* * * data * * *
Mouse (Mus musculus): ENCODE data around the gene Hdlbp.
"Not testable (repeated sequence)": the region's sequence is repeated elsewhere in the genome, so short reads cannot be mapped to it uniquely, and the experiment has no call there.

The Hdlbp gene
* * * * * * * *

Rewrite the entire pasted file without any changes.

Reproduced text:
Mouse (Mus musculus): ENCODE data around the gene Hdlbp.
"Not testable (repeated sequence)": the region's sequence is repeated elsewhere in the genome, so short reads cannot be mapped to it uniquely, and the experiment has no call there.

The Hdlbp gene